The world renowned South Sudanese performer and peace activist Emmanuel Jal has released his sixth album, “Naath” a joint project with his talented sister, Nyaruach.
Jal, who is now a resident of Canada, was in Nairobi last week to formally launch the 14-track album that has already been nominated for Best World Music Album at the 2019 Juno Awards, the Canadian equivalent of the Grammys.
“Since I lived in Kenya and went to school here, I always feel comfortable in Nairobi, I sleep and eat well,” said Jal in an interview.
“Naath” is an Afrobeat infused album with the two artists drawing on the unique sounds of their country.
He said the album is a reflection of the achievements of his ancestors as opposed to the divisions that people sow in the world today.
South Sudan voices
“This album brings the voices of South Sudanese to keep hope alive in the midst of the upheavals that we continue to face,” says Jal.
“When I was in Juba I was attacked and beaten by people who said they didn’t like my activism and so I moved to Toronto because it wasn’t safe for me anymore.”
According to him, the new album reflects greater African influence than his previous recordings and ‘brings the village into contemporary Afro beat and hip hop’.
“There is authentic sounds from my roots but there are also other influences from East African sounds and even Congolese guitar rhythms,” says Jal.
Unlike his other recordings that have drawn on his background as a former child soldier and the conflict in South Sudan, the new album by Jal and Nyaruach reflects the resilience and rich culture of their identity through vibrant music.
“My previous songs have been about anger, justice, and other socio-political campaigns but now I am writing about other experiences,” says Jal.
He points to a romantic song like “More Power” about a man who unsuccessfully tries to impress a woman with his dance moves.
Kenyan producer Jesse Bikundu, who is well known for working with fusion artists like Makadem, produced most of the songs on the album.
From his start in life as a child soldier in South Sudan during the civil war in the 1980s, Jal has overcome huge personal struggles to become a successful recording artist and peace ambassador.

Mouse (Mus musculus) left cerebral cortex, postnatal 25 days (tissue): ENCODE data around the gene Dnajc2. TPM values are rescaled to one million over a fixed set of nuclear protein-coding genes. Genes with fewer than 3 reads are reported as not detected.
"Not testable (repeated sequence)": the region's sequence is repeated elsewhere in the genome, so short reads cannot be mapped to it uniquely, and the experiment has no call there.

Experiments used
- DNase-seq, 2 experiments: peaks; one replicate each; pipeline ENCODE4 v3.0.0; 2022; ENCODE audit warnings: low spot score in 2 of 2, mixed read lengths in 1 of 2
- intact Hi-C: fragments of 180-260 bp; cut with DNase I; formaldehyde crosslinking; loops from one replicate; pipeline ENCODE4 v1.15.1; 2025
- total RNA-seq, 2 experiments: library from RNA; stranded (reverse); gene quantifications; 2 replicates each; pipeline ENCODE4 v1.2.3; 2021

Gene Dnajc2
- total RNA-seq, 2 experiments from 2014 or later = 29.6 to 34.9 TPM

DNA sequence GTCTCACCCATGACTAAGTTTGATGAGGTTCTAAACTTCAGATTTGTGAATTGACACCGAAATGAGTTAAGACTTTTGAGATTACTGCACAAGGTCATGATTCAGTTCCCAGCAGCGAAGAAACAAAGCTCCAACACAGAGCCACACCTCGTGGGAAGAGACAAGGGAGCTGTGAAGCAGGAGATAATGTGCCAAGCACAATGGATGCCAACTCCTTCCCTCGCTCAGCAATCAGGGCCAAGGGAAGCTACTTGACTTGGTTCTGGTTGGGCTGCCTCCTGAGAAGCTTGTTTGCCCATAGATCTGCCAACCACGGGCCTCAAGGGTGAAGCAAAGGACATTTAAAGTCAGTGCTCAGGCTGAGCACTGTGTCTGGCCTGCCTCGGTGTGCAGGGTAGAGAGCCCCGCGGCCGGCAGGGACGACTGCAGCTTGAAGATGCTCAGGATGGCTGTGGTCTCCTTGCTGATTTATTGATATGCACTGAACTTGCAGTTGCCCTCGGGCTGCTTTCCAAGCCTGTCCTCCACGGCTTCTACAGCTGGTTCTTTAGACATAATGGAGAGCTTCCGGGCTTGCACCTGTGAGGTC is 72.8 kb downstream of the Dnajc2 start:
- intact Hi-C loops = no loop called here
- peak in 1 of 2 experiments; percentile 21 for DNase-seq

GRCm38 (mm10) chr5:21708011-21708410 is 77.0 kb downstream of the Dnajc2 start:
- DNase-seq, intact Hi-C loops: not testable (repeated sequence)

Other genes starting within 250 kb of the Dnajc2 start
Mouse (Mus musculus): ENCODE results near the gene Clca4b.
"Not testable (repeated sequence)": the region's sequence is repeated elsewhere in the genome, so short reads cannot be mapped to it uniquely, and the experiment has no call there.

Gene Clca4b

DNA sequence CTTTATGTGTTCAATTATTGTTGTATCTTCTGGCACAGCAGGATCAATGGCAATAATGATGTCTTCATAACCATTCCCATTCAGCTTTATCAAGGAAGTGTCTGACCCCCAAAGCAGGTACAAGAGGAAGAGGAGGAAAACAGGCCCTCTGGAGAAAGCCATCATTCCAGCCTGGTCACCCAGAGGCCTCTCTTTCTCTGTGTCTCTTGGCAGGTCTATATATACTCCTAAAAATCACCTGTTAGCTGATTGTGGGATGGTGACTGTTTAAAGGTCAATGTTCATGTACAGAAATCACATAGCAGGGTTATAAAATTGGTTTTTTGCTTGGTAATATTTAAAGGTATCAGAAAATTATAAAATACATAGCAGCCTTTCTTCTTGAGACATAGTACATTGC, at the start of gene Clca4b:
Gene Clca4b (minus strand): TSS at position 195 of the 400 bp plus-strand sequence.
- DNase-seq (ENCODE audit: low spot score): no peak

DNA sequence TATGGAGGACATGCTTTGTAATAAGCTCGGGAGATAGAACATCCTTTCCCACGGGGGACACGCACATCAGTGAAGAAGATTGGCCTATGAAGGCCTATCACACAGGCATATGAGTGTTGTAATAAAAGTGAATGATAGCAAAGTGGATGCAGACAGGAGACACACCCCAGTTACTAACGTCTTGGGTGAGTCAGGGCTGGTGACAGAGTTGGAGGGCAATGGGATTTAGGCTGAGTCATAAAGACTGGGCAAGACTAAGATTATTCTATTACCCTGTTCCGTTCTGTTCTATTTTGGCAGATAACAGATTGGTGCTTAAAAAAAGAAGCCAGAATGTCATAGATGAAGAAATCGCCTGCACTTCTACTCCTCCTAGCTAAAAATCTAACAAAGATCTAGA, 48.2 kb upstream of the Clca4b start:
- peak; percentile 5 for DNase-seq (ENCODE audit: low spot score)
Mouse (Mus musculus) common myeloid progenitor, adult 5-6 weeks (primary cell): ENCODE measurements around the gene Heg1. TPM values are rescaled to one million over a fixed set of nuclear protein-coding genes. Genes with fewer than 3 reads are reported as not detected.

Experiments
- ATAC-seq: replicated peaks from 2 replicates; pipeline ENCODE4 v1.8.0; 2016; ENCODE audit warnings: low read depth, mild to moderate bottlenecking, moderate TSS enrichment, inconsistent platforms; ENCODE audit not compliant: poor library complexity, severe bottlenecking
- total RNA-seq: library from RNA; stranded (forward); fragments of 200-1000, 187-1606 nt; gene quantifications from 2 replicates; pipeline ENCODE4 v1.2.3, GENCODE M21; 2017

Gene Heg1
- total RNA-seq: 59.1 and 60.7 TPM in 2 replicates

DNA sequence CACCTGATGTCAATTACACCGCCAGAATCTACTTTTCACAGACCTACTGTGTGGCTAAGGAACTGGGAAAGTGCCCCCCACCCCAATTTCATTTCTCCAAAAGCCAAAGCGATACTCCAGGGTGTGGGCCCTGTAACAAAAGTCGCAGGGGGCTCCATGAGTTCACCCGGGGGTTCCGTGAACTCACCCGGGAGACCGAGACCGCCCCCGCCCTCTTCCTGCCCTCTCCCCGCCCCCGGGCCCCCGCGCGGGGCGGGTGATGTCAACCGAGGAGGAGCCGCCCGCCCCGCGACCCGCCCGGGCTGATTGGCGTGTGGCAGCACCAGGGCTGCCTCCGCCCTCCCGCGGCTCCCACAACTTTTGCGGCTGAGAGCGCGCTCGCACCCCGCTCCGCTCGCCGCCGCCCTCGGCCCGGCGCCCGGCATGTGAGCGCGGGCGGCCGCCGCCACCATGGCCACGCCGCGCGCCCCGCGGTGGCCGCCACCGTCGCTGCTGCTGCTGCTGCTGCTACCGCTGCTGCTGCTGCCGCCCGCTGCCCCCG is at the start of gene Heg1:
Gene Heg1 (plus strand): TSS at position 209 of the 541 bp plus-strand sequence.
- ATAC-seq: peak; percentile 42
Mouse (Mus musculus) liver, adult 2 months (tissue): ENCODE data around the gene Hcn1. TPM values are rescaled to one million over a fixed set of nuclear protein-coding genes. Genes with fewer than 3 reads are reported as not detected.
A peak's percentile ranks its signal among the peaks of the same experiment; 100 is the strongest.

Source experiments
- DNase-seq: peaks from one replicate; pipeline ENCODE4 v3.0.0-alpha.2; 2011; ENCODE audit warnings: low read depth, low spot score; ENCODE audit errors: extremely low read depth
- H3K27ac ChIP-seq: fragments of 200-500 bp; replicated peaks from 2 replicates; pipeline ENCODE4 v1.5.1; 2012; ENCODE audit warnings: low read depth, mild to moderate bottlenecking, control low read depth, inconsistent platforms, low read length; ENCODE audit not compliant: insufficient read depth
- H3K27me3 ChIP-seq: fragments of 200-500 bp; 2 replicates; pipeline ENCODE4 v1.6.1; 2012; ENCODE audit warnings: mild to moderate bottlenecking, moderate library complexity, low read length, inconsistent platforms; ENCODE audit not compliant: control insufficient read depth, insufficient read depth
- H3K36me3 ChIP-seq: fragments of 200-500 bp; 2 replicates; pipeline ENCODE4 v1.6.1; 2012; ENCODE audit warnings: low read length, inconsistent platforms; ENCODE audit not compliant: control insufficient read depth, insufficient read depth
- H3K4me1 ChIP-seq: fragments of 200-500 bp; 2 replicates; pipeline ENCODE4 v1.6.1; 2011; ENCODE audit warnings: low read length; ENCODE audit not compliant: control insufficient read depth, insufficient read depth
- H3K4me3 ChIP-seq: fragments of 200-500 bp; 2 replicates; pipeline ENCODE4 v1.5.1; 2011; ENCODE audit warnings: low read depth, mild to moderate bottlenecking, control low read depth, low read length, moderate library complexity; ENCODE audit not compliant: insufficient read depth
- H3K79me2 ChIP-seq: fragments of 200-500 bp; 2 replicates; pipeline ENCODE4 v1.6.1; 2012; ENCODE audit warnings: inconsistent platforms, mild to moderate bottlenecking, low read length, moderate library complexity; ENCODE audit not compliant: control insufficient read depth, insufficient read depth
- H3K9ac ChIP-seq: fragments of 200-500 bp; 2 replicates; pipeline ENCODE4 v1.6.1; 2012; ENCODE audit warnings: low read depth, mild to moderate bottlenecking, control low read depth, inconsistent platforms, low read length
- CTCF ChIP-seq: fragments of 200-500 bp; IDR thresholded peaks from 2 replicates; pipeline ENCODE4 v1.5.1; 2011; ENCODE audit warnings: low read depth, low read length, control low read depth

“Your history is what gives you the direction to go forward, embracing my past and sharing these experiences is an essential part of my music, “ says Jal.
“Its unbelievable, I would probably be dead now or still carrying a gun.”
His sister Nyaruach was also born in South Sudan at a similar time but was separated from her family, including Jal, at the age of four. She witnessed her family members killed and was a victim of rape.
“Her voice is different and when you hear her solo songs on the album you can feel the authentic, village quality in her voice. Nyaruach just discovered music and found that she has a voice that express the pain of rape, starvation, watching her friends die, all those experiences play back in her head and she is able to lose herself in the music,” says Jal.
Brother and sister
Brother and sister reunited in Nairobi in 2004 and the following year recorded the song “Gua” (peace) which launched Jal’s international career.
Besides the release of six studio albums, including “Naath”, Emmanuel Jal has performed at huge international shows like the Nelson Mandela 90th birthday concert and the One Concert for the Dalai Lama.
He has collaborated with renowned artists like Lauryn Hill, Peter Gabriel, Nelly Furtado, Nile Rodgers and Alicia Keys.
Drawing on his personal experiences and background, Jal has spoken on reconciliation and peace at events like TED Global, the UN, and the US Congress.
A documentary on his life “Warchild” was released in 2008 winning 12 film festival awards worldwide.
Jal and Nyaruach have now released their first album together led by the first single “Ti Chuong” whose video was shot in Kenya.
“This song says you have a right to express yourself, whatever it is that is bothering you, speak out!” explains Jal.